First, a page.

Pashley Cycles celebrated its 90th anniversary this year with a ride and picnic through the quaint environs of Stratford Upon Avon. As the participants dressed up in vintage clothing on their retro bikes and took tea and cake in an old fashioned English marquee, you could be forgiven for thinking that this is a backward looking company, desperately clinging on to the vestiges of a time gone by.
But as Adrian Williams their MD, told me on my visit to their factory, “Don’t judge the book by its cover. Open it up and you’ll find that there’s a lot more to us than that.” And in the course of my afternoon there I can say that what I found was, yes, a British company with a rich heritage that does indeed play on the romance of the past. But there’s a lot more to Pashley than that: here’s that rare breed indeed, a British manufacturer that’s winning, expanding and building on its reputation as both a bike builder for the leisure cyclist, and a supplier to business. Pashley, after all, have just won the contract to supply a whole new fleet of ‘Boris’ bikes and beaten some much larger players in the process.
When Rath Pashley established his bicycle company in Birmingham in 1926, he realised that, if he was to survive among the competition of a burgeoning but crowded industry, he was going to have to specialise in a certain area. He chose to concentrate on bikes for trade and this is where he built its reputation. Delve further into the Pashley book and you find that, as well as freight work bikes, the company has designed and built recumbents, trail bikes, BMXs, trikes for disabled children and even dabbled for a while in micro cars.
In the early 1990’s Pashley had 300 different models that it could produce. That’s halved now, but how many bike manufacturers can lay a claim to producing such a vast range from cargo bikes, postman bikes, the stately Princess, Para bike, Moulton, the racy Speed 5 or the ever popular Guv’nor? The company makes and sells between eight and ten thousand bikes a year dependent on business orders. On my visit they were finishing off an order of a couple of hundred bikes for the Irish post office for instance and, of course, there’s the big order from Transport for London that will ensure Pashley strengthens its foundations over the next five to ten years.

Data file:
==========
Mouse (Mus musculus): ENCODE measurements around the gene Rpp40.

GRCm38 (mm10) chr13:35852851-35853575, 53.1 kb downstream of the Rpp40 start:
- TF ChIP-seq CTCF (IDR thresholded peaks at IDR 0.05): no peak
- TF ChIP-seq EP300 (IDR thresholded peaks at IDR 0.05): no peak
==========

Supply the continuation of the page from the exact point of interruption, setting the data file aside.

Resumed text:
When Adrian took over Pashley in 1994, it was not in the healthy state it finds itself in today. The bank was all for changing the company’s character or worse, closing it down. It saw the future in offshore production in the Far East and mountain bikes, rather than a British manufacturer hand building steel frame bikes. But Adrian saw something different.
“Firstly, there was a fantastic workforce full of people who wanted to work, were flexible and had that thing you get in the Midlands, a drive to produce – it’s in their DNA.” He could also see “that the phones still rang and there were customers from five years ago asking for more. The good will was there.” And then there was the Royal Mail, hovering in the background with the possibility of a big order.
Adrian managed to persuade 3i, the investment company, to back him and he went about turning around the fortunes of the oldest bike manufacturer in Britain. He brought in some good people to work in development who were able to lift the technical aspects of the company which led to them adapting the Pronto carrier bike which became known as the Mailstar. At its height, Pashley were manufacturing thousands of this rebranded step-through work-horse with a front and back load carrier for the Royal Mail.
Adrian was an unusual candidate to transform the fortunes of this small business. An aeronautical engineer by training he was one of the youngest managers at Westland. He went on to work for an engineering company based in Bath but at the age of 35 felt the need to be running his own business. A life changing bike ride in the early 90s on the newly opened Bath to Bristol Sustrans route on a spring day led him to consider going into the bike business.
Being somewhat of a visionary he began to think that there could be a future in electric bikes and set about adapting 20 or 30 Hawk mountain bikes for that purpose. The response was overwhelming. “People were walking across the fields to the converted chicken sheds where we were with £1000 in their pockets, demanding a bike.” It was this initial start up that brought him into Pashley’s orbit who were also investigating and researching the possibility of electric bikes.